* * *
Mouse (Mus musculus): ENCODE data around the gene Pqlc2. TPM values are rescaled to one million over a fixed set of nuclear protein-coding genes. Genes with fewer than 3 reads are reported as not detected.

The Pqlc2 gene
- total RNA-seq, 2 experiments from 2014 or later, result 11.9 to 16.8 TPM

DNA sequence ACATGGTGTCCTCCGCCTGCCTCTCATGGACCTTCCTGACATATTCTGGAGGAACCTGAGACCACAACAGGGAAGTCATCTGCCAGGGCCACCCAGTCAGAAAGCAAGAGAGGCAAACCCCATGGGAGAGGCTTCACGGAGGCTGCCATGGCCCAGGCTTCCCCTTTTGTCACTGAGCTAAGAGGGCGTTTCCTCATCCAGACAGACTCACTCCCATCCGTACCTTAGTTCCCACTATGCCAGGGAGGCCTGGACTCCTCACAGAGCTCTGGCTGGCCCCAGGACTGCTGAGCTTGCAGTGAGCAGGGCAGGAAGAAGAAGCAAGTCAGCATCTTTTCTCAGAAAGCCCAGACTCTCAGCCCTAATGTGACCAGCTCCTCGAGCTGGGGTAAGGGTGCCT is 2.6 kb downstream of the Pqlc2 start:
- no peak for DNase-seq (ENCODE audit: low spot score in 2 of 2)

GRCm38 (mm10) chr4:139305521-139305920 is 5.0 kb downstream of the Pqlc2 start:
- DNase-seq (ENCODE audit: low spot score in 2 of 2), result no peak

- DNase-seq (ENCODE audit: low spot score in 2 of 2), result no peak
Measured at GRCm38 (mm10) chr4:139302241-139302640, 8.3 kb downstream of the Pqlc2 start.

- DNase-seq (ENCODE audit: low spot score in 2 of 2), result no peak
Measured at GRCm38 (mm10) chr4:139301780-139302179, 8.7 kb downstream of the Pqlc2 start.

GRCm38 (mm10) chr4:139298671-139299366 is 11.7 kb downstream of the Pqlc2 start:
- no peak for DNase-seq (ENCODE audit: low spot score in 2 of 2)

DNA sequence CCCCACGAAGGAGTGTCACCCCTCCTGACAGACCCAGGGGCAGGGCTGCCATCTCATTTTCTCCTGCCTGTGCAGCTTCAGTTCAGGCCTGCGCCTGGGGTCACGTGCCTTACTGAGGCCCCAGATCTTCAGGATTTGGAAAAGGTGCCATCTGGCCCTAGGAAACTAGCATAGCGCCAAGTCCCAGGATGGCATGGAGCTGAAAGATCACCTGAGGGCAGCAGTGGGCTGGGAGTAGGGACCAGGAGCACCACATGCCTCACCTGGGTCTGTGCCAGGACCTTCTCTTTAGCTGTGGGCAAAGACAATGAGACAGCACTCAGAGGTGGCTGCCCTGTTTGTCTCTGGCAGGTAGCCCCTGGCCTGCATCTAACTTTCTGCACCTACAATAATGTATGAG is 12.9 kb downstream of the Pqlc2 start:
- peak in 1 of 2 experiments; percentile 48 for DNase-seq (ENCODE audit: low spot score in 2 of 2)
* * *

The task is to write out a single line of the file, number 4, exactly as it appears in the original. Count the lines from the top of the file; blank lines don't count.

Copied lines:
DNA sequence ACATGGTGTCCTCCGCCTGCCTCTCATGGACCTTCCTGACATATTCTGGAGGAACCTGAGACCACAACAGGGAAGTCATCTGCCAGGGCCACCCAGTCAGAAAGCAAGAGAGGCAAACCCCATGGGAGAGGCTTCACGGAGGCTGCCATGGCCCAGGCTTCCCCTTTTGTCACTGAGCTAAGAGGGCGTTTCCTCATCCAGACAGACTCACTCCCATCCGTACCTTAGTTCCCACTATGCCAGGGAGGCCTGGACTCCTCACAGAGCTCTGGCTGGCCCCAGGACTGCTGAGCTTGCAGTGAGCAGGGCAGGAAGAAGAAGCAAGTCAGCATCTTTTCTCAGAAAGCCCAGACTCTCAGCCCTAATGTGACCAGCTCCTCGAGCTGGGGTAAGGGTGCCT is 2.6 kb downstream of the Pqlc2 start: